Scripture Journal Challenge: Grieving With Hope

I’ve shared often in this space that when Dominic ran ahead to Heaven, one of the things I had to do was drag out everything I thought I knew about God, about how He works in the world and all the pat interpretations of familiar verses and hold them up to the cold, clear light of loss.

Today’s verses are some I had to think about carefully because they are so often tossed at grieving hearts like a magic cure for the pain of burying someone you love.

The church at Thessalonica was confused about some fundamental doctrines of the Christian faith.  They were frightened they had missed Christ’s second coming and they were concerned about loved ones that had preceded them in death.  

So Paul wrote this letter to remind them of truth and offer comfort in their emotional distress:

13-17 Now we don’t want you, my brothers, to be in any doubt about those who “fall asleep” in death, or to grieve over them like men who have no hope. After all, if we believe that Jesus died and rose again from death, then we can believe that God will just as surely bring with Jesus all who are “asleep” in him. Here we have a definite message from the Lord. It is that those who are still living when he comes will not in any way precede those who have previously fallen asleep. One word of command, one shout from the archangel, one blast from the trumpet of God and the Lord himself will come down from Heaven! Those who have died in Christ will be the first to rise, and then we who are still living on the earth will be swept up with them into the clouds to meet the Lord in the air. And after that we shall be with him for ever.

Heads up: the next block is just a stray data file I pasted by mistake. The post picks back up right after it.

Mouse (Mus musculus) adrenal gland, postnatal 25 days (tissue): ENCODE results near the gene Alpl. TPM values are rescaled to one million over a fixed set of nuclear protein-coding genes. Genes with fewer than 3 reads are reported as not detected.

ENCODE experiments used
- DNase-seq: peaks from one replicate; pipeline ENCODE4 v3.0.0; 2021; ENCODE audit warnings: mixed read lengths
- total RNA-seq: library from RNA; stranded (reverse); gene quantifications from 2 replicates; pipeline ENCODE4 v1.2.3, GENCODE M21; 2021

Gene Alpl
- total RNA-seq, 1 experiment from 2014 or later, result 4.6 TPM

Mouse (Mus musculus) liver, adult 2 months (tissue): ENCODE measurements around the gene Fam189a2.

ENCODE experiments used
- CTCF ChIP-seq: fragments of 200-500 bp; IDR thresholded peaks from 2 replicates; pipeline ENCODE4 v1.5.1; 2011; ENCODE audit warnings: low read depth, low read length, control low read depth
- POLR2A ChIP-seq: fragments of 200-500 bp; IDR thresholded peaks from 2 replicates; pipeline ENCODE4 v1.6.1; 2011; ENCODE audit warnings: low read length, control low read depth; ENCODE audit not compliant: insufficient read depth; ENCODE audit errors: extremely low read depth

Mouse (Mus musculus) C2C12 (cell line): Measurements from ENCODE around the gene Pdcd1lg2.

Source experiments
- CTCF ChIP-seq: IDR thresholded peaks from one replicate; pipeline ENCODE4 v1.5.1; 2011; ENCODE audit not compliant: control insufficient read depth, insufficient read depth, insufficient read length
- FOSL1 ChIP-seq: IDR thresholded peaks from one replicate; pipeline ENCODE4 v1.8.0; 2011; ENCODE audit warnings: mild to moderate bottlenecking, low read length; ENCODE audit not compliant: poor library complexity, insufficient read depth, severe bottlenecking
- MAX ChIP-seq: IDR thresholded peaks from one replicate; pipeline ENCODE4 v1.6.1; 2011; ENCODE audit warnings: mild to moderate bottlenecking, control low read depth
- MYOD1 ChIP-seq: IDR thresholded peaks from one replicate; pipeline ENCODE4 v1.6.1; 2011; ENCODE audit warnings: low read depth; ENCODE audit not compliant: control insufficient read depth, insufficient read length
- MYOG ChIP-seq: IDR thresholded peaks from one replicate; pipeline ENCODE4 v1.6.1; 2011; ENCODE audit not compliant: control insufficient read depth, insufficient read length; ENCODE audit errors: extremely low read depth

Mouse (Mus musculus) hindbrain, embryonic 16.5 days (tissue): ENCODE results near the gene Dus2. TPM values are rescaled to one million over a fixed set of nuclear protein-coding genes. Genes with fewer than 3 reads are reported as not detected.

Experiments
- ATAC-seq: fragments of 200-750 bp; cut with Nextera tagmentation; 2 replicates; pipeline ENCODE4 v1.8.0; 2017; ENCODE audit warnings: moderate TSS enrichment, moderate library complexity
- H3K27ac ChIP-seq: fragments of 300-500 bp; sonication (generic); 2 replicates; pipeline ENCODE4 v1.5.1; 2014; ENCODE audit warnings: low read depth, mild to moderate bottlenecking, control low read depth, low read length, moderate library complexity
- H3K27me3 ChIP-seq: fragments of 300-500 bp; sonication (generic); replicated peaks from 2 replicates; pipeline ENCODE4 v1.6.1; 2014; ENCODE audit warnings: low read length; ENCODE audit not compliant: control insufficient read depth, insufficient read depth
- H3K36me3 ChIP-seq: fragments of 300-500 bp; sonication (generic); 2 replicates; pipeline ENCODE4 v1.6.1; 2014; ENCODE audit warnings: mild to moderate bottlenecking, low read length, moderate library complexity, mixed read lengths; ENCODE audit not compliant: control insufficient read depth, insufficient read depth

18 God has given me this message on the matter, so by all means use it to encourage one another.

I Thessalonians 4:13-18 PHILLIPS

This verse is quoted often to believers who have lost a loved one.  At first, gently, sweetly–as an invitation to remember that God is in control, that He has a plan, that the grave is not victorious and that burying the body is not the end.

And, in the early days and weeks after the funeral, it IS comforting–I chanted it to myself like a mantra and it drew my heart from the brink of despair.

But at some point, this verse begins to feel like a rebuke–the well-meaning friend says, “Don’t you know, that Jesus followers don’t grieve like those who have no hope!”

And I turn, dumbfounded, to the person saying this, and wonder, “Have you buried a child?”

Have you grieved the too-soon, unexpected, violent end of your hopes and dreams without a chance to say, “good-bye”?  Do you stand over the patch of dirt that now covers the buried body of your son and wonder how this happened?  How can this be your life?

Do you wake up every morning and have that fraction of a moment where all is right with the world before your mind joins your eyes and reminds you that he is still gone?

  • Yes, I firmly believe that my son is now with Jesus.
  • Yes, I stand convinced that there will be a day when all tears are wiped away and I will be reunited with him.
  • Yes, I feed the hope in my heart with truth from Scripture and remind myself daily that the grave is not the end.